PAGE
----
Fresenius Kabi sued to block an execution in Nebraska
Carey Dean Moore is scheduled to be executed Tuesday
A federal judge Friday denied a motion by a German health care company that, if granted, would have delayed a Nebraska execution scheduled for next week.
The company, Fresenius Kabi, sued to block the execution set for Tuesday, saying that the US state illegally procured various drugs for use in the planned lethal injection.
The company sued Nebraska and the Department of Correctional Services director, stating that they planned to use two different drugs produced by Fresenius Kabi in the scheduled execution of Carey Dean Moore.
“We made no sales to the Department of Correctional Services, nor have any of our authorized distributors,” according to a statement by Fresenius Kabi. “So we can only conclude Nebraska may have acquired this product from an unauthorized seller.”
Senior US District Court Judge Richard Kopf denied a motion to return two injectable drugs to the manufacturer. The motion sought to stop the state from using two drugs because of questions concerning how the state obtained them.
Kopf denied the motion in part due to what he said was lack of evidence that one of the drugs was manufactured or distributed by the company. He also rejected the company’s claim it would suffer irreparable harm if the drugs were used.
The two drugs produced by Fresenius Kabi and which the state of Nebraska plans to use in the execution are cisatracurium, a muscle relaxer, and potassium chloride, which stops the heart. They will be part of a four-drug combination that also includes the sedative diazepam and the powerful painkiller fentanyl, which has helped fuel the ongoing opioid epidemic in the US. The latter two drugs are not produced by Fresenius Kabi.
While the drug maker doesn’t take any particular stand on capital punishment, according to the company’s statement, it objects to the use of its products for these activities.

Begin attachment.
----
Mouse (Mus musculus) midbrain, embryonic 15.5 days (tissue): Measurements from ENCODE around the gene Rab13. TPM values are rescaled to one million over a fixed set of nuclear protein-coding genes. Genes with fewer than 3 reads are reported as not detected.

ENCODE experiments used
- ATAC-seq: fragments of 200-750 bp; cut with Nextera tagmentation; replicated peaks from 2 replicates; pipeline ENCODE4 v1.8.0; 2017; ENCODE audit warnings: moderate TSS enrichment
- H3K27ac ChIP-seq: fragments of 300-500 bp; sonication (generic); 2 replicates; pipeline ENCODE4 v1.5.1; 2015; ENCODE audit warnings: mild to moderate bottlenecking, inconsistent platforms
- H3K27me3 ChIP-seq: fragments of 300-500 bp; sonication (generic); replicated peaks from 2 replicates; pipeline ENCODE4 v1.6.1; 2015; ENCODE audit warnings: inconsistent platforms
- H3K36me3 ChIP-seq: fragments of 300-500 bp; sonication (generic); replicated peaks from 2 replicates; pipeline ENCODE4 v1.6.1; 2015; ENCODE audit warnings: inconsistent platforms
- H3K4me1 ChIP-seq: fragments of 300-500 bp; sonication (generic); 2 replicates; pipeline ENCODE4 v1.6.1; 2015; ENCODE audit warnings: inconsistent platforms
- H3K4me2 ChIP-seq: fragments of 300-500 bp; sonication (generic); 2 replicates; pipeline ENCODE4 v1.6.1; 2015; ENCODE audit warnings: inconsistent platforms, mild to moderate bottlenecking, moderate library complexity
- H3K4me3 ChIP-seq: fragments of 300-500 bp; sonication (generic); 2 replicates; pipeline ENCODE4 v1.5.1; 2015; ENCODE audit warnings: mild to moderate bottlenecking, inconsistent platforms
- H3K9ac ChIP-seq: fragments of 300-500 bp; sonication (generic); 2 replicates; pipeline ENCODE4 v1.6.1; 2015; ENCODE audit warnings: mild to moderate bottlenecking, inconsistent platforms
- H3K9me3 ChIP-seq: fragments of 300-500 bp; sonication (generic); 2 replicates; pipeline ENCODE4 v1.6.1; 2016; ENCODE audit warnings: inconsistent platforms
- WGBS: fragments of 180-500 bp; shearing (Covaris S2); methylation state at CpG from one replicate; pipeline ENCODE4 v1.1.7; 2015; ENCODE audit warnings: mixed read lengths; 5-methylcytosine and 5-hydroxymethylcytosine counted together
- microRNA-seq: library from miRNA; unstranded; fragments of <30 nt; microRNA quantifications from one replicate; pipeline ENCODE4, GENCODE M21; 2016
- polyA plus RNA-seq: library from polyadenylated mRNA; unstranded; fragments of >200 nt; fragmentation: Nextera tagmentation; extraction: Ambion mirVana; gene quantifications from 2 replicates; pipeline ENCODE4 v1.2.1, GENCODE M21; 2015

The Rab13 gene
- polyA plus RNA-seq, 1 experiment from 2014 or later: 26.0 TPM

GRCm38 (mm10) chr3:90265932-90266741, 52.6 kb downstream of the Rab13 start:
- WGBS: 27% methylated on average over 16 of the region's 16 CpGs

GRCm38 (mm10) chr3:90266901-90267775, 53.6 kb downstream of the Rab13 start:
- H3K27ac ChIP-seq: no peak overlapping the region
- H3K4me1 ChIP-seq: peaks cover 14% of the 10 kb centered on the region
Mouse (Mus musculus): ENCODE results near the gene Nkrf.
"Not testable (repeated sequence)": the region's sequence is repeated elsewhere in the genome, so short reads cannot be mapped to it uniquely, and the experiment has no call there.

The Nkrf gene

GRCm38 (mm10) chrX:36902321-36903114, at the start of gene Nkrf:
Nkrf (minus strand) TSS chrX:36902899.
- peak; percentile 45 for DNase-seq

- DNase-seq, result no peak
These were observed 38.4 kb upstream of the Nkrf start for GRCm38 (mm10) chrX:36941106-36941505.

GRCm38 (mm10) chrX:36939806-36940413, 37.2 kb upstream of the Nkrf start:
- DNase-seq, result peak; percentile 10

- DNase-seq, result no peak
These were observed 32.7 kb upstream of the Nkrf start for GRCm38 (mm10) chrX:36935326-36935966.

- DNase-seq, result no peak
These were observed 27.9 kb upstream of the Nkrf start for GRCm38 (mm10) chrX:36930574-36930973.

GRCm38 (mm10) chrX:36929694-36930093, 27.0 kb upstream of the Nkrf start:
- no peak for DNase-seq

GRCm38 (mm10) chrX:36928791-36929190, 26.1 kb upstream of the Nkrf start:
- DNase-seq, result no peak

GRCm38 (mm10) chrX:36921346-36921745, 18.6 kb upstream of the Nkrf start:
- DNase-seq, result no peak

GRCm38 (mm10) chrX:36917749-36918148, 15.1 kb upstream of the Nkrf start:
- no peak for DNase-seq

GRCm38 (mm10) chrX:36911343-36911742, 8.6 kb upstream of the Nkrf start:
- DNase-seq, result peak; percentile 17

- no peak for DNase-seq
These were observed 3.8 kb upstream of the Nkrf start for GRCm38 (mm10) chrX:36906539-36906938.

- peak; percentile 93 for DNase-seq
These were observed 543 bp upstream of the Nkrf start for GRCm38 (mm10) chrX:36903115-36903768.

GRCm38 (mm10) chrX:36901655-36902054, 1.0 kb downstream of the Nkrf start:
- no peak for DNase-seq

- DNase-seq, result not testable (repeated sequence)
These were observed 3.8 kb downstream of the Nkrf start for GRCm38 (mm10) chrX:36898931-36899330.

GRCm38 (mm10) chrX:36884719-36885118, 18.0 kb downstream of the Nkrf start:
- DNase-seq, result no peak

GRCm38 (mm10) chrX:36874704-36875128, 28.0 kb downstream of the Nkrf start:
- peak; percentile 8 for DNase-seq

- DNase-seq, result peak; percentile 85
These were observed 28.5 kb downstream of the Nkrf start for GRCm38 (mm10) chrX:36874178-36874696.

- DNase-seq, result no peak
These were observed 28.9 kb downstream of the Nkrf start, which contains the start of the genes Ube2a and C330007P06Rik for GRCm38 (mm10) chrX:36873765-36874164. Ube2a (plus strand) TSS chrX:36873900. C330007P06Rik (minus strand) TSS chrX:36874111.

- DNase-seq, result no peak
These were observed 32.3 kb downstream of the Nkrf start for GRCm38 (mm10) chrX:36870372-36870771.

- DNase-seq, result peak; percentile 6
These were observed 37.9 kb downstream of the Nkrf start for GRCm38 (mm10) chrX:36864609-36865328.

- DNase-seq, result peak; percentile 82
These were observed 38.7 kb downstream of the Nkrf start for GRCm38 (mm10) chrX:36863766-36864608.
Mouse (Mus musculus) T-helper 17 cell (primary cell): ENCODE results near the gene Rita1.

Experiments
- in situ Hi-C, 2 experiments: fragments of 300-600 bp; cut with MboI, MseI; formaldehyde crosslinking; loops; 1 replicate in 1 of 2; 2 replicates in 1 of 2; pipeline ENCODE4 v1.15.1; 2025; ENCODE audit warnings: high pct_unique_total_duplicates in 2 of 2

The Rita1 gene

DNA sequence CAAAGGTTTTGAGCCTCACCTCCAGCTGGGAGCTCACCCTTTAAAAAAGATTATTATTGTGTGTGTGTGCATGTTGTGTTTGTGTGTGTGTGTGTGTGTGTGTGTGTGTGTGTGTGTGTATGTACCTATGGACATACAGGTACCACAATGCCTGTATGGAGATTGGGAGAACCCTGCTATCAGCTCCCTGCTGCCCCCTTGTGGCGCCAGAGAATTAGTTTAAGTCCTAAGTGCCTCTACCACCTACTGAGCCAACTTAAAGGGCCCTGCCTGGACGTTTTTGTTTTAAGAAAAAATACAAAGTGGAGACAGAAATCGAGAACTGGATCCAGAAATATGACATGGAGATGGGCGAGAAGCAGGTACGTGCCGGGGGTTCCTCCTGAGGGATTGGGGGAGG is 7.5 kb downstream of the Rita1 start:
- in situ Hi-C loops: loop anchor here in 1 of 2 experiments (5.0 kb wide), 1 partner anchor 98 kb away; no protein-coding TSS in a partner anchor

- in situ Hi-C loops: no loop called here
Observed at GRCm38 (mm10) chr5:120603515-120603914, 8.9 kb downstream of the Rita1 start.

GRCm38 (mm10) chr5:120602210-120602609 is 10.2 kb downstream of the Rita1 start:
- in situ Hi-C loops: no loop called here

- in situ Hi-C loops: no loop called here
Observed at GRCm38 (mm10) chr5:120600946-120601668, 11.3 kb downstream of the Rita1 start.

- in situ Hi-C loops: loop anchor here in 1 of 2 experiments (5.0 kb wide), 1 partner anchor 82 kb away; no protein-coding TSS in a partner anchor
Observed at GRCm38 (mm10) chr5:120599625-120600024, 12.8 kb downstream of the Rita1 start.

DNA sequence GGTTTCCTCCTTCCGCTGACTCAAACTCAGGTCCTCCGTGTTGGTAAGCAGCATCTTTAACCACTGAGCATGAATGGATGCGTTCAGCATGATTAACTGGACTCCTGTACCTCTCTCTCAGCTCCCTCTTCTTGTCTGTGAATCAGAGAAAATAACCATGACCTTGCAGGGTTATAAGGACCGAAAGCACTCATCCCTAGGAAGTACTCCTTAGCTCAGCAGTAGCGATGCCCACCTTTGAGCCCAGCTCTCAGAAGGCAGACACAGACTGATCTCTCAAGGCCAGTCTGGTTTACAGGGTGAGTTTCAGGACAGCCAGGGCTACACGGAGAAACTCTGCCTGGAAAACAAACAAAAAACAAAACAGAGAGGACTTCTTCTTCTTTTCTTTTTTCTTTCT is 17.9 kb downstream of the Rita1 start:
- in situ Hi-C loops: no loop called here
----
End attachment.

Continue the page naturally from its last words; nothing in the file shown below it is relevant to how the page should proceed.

The drug maker also warned about the danger of illegally appropriated pharmaceuticals, explaining how drugs can experience chemical changes if they are improperly handled and subjected to different temperatures.
Fresenius Kabi said it has reached out to Gov. Pete Ricketts and his staff, seeking confirmation that the drugs wouldn’t be used in the execution. But the drug maker said it has received no such assurances.
According to a statement from the office of Nebraska Attorney General Doug Peterson: “Nebraska’s lethal injection drugs were purchased lawfully and pursuant to the State of Nebraska’s duty to carry out lawful capital sentences.”
First Nebraska execution since 1997
Carey Dean Moore was sentenced to death for the 1979 killings of two taxi drivers in Omaha, Nebraska.
Moore’s execution would be Nebraska’s first in 21 years, and the first in state history to use lethal injection.
Nebraska’s last execution took place in December 1997, when Robert Williams was put to death using the electric chair.
A total of 37 people have been executed in Nebraska; before 1913, people were executed by hanging, and later by electrocution. Three of these deaths took place after 1976, when the death penalty was reinstated by the US Supreme Court.
Nebraska is among 31 US states that still enact the death penalty. While lethal injection is the primary method of execution in all states, electrocution, lethal gas, hanging and firing squads can still be utilized by some states.
Of those states, Texas has conducted the most executions, having administered 533 since 1976.
Lawsuits against US states
It isn’t the first time a US state has been sued for illegally procuring drugs for use in an execution.
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Alvogen, another drug maker, sued the state of Nevada in July, claiming that the state had illegally acquired midazolam, a sedative, for the execution of Scott Dozier.
The use of midazolam in capital punishment remains controversial. Death penalty critics have claimed that midazolam isn’t a proper painkiller and that those who’ve been administered the drug would still feel tortuous pain resulting from the subsequent drugs used in a lethal injection.
In 2014, the use of midazolam resulted in at least two bungled executions, in which inmates gulped for air and writhed in pain until their eventual death.
Drug companies take action
Many drug makers are reluctant to have their drugs used in executions and have restricted access to products used for this purpose.
Fresenius Kabi wrote in its lawsuit that the use of its drugs in capital punishment would cause “harm to its property interests.”
Pfizer, the world’s second biggest drug maker, tightened controls on certain drugs in 2016 in an attempt to block use of the drugs in executions.
As a result, states are now scrambling to find lethal injection drugs they can obtain legally. States in such situations have begun experimenting with different cocktails of drugs, as well as one-drug lethal injections.